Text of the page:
Velvet Portraits wends its way through an array of landscapes, and it's clear that the hip-hop spirit of crate-digging diversity and inventive harmonic scaffolding can exist in the same breath. The dark 90's vibes of "Never Enough" recall some netherworld between Jodeci and Bilal, while the Funkadelic stank of "Turkey Taco" never takes itself too seriously. "Push" and "Patiently Waiting" both nod to a bygone era, conjuring vinyl age daydreams of Sly & The Family Stone and Sam Cooke, respectively. Rather than #tbt homage, though, Martin's take on the classics keeps one ear firmly planted in the present, if not the future.

That comprehensive view of history makes Terrace and his cohorts truly musicians for a new era. Jazz fundamentals and a desire, if not a need, to collaborate; hip-hop decoupage; digital chops and analog principles; a robust reverence for their city both bitter and celebratory, and a hunger that keeps the work flowing - what was once a West Coast Get Down is now a worldwide movement.

The unexpected critical and commercial success of Kamasi Washington's Afrofuturist odyssey The Epic proved a leftfield successor to Lamar's Butterfly, while Thundercat continues to play with literally everyone and youngest Bruner brother Jameel's band The Internet garners Grammy nominations. Elsewhere in the city, Flying Lotus and his label Brainfeeder have continued to evolve, releasing last year's Kneedelus, an imaginative Voltron-esque effort by jazz crusaders Kneebody and L.A. beatsmith Daedelus. Suddenly, it seems "fusion" is no longer a dirty word (not that this author ever thought it was - I'll take all the Mahavishnu you got).

Los Angeles has a vibrant history of musical synthesis. The Red Hot Chili Peppers and Tool, Van Dyke Parks and Randy Newman, Dr. Dre's G-Funk to the Paisley Underground, not to mention Charles Mingus, the Beach Boys, the Doors and Beck. Terrace Martin, who turned to the saxophone and away from the gang mentality so glorified, romanticized and perpetually deadly to young South Centralites, understands this synthesis and uses it to communicate optimism in the face of adversity.

"[Velvet Portraits] is very political because I'm a product of our culture and I'm very fuckin' aware of what's going on in society. Now, I may not say to you 'this is happening!' but look at it like a soundtrack to your life - it's your album. After all the shit going on in society, you have to have something - a pillow, a glass of lemonade. Relax, regroup and think about making it to the next fuckin' day.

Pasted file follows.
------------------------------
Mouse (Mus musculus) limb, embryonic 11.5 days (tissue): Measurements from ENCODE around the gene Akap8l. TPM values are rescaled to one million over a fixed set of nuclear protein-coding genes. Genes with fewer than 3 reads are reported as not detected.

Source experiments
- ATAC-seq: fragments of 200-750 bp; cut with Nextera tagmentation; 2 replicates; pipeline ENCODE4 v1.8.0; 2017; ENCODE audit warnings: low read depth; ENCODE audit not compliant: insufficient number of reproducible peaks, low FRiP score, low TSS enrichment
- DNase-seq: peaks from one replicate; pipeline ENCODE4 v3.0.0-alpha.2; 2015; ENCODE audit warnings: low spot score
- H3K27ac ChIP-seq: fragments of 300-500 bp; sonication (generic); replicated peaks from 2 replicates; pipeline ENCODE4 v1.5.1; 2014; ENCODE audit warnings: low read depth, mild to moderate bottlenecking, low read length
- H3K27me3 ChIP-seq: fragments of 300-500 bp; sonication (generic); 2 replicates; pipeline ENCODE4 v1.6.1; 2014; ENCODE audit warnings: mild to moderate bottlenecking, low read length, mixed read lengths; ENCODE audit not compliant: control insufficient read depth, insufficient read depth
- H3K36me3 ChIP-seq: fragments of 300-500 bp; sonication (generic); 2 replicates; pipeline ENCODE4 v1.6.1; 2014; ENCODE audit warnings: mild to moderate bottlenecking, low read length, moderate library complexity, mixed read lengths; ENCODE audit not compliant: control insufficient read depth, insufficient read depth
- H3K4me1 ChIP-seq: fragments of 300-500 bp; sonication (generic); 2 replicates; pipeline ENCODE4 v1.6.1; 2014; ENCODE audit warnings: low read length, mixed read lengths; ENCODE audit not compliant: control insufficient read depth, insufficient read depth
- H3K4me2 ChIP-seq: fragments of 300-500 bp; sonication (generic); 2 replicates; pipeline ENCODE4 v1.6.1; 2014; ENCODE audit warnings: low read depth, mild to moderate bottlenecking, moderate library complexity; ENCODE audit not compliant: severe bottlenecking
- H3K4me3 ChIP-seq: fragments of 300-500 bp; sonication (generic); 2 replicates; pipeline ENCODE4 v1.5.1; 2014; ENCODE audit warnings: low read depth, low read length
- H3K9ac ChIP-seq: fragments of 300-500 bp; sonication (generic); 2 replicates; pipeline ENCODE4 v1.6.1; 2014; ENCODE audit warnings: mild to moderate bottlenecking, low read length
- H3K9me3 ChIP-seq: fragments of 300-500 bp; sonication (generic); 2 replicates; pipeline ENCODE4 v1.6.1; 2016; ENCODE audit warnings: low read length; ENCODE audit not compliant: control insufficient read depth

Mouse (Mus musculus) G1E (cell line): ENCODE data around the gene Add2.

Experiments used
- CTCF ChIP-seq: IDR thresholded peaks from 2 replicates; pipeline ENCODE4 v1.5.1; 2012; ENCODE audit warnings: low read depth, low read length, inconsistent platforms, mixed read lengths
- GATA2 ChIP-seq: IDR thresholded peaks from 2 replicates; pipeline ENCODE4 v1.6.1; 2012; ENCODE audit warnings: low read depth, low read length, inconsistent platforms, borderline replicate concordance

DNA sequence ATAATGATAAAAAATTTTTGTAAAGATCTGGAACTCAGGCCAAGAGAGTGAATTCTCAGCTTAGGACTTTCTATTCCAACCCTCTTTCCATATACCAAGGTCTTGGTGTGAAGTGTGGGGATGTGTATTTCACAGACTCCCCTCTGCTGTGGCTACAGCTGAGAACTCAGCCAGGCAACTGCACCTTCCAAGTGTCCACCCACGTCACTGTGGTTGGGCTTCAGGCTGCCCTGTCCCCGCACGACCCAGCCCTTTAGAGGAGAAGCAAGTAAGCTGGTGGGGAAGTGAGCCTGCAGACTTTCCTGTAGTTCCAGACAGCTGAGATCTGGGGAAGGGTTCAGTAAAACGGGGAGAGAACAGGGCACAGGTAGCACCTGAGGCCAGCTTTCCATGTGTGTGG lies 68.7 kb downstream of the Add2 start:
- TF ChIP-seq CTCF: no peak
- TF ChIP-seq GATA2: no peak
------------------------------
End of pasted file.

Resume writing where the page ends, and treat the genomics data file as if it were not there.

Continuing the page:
"I don't need to be reminded about what's going on in society; I have CNN and these social networks that say little kids have gotten killed... now that we have phones that give us all this awareness, sometimes people want to throw the phones in the fucking river no matter what good and bad is going on and lay back and just imagine earth being a better place. And that's what my record will allow you to do. If you can dream it, earth can become a better place."

While politics have always been present in L.A. music (think Mingus's "Fables of Faubus," N.W.A.'s "Fuck Tha Police," or every Rage Against the Machine song ever), in Martin's view, "the message of family, the message of love, of trust, of honesty - the honest message can go a long fuckin' way. Sounds of Crenshaw is really rooted in that wholesome family soul thing - a heartfelt situation where the art comes first." And those roots are only going to extend.

"What I'm doing with Sounds of Crenshaw is painting the world with a sonic sculpture. I may not do the regular 10-song album, I may do a 30-minute song and make it a suite and do a short film. There are no limits, there are no rules - there's no set, old-fashioned fucking structure that they told us we had to have for music and everything else. It's all about the moment, it's all about love and it's all about putting a band-aid on hate."

With our conversation coming to a close, I asked Terrace what he's listening to these days. "Right now, these Herbie rehearsal tapes," he replied. "I work with Herbie every day. We have about a thousand ideas - we create every day, we play every day. We've been working for about 5-6 months." That's Mr. Hancock if you're not as nasty as Terrace; a living legend, one of the first jazz musicians to embrace the pillars of hip-hop and a progenitor for Martin's perpetual portraiture. The collective only keeps growing.

East Coasters can catch Terrace Martin on April 15th at National Sawdust, 80 N. 6th St., Williamsburg, Brooklyn.